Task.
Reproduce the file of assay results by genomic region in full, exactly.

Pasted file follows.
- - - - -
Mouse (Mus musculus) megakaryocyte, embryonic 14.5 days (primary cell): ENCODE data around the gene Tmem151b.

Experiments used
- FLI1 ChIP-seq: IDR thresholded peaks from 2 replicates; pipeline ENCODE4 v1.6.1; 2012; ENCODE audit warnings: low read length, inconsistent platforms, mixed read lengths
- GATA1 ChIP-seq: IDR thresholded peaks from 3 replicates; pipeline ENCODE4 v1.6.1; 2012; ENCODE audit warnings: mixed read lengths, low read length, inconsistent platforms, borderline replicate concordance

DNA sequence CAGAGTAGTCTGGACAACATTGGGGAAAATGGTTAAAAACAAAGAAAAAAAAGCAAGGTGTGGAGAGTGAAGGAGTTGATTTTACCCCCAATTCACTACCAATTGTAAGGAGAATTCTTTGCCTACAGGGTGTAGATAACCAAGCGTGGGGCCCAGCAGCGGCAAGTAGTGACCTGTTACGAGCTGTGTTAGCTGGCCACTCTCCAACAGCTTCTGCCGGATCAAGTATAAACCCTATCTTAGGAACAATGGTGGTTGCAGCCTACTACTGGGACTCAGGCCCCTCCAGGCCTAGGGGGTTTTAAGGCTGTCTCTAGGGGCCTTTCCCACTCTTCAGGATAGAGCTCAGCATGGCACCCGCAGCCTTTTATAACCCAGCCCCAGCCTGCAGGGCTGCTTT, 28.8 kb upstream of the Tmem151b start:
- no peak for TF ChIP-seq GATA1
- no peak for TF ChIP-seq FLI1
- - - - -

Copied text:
Mouse (Mus musculus) megakaryocyte, embryonic 14.5 days (primary cell): ENCODE data around the gene Tmem151b.

Experiments used
- FLI1 ChIP-seq: IDR thresholded peaks from 2 replicates; pipeline ENCODE4 v1.6.1; 2012; ENCODE audit warnings: low read length, inconsistent platforms, mixed read lengths
- GATA1 ChIP-seq: IDR thresholded peaks from 3 replicates; pipeline ENCODE4 v1.6.1; 2012; ENCODE audit warnings: mixed read lengths, low read length, inconsistent platforms, borderline replicate concordance

DNA sequence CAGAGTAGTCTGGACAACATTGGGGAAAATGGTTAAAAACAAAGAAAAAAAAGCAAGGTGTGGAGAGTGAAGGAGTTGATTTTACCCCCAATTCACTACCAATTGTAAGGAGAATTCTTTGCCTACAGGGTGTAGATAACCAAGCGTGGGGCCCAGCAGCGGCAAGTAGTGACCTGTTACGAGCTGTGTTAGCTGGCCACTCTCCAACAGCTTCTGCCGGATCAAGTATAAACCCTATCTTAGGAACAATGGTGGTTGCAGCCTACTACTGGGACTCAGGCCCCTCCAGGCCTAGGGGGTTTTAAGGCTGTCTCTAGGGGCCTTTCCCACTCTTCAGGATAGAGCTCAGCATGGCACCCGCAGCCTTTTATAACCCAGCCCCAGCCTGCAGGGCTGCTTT, 28.8 kb upstream of the Tmem151b start:
- no peak for TF ChIP-seq GATA1
- no peak for TF ChIP-seq FLI1